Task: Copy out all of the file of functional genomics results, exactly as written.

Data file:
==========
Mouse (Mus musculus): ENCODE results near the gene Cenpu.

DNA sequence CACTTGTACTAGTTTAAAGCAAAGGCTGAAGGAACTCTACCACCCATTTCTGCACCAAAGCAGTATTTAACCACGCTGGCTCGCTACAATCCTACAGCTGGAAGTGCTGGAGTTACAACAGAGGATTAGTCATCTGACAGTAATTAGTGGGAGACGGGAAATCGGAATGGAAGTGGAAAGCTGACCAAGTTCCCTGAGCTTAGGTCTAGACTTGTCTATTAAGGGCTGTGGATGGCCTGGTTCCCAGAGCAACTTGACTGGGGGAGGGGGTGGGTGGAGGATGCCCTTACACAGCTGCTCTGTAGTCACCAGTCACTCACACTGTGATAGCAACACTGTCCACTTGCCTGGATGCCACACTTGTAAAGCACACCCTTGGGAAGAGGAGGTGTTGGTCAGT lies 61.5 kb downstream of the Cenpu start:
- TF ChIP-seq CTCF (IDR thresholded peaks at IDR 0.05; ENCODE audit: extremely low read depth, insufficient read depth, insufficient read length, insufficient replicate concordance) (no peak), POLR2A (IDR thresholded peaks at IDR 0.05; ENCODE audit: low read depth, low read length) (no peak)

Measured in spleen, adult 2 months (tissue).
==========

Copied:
Mouse (Mus musculus): ENCODE results near the gene Cenpu.

DNA sequence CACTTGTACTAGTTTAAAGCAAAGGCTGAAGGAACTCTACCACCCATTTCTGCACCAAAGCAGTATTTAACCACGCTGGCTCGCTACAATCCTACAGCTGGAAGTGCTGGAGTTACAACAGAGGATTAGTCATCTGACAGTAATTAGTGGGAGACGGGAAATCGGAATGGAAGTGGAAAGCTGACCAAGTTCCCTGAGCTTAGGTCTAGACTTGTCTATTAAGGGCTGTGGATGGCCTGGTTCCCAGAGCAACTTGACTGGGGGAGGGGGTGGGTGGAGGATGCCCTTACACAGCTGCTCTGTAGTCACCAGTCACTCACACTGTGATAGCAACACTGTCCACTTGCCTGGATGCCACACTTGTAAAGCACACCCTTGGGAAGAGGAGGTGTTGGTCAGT lies 61.5 kb downstream of the Cenpu start:
- TF ChIP-seq CTCF (IDR thresholded peaks at IDR 0.05; ENCODE audit: extremely low read depth, insufficient read depth, insufficient read length, insufficient replicate concordance) (no peak), POLR2A (IDR thresholded peaks at IDR 0.05; ENCODE audit: low read depth, low read length) (no peak)

Measured in spleen, adult 2 months (tissue).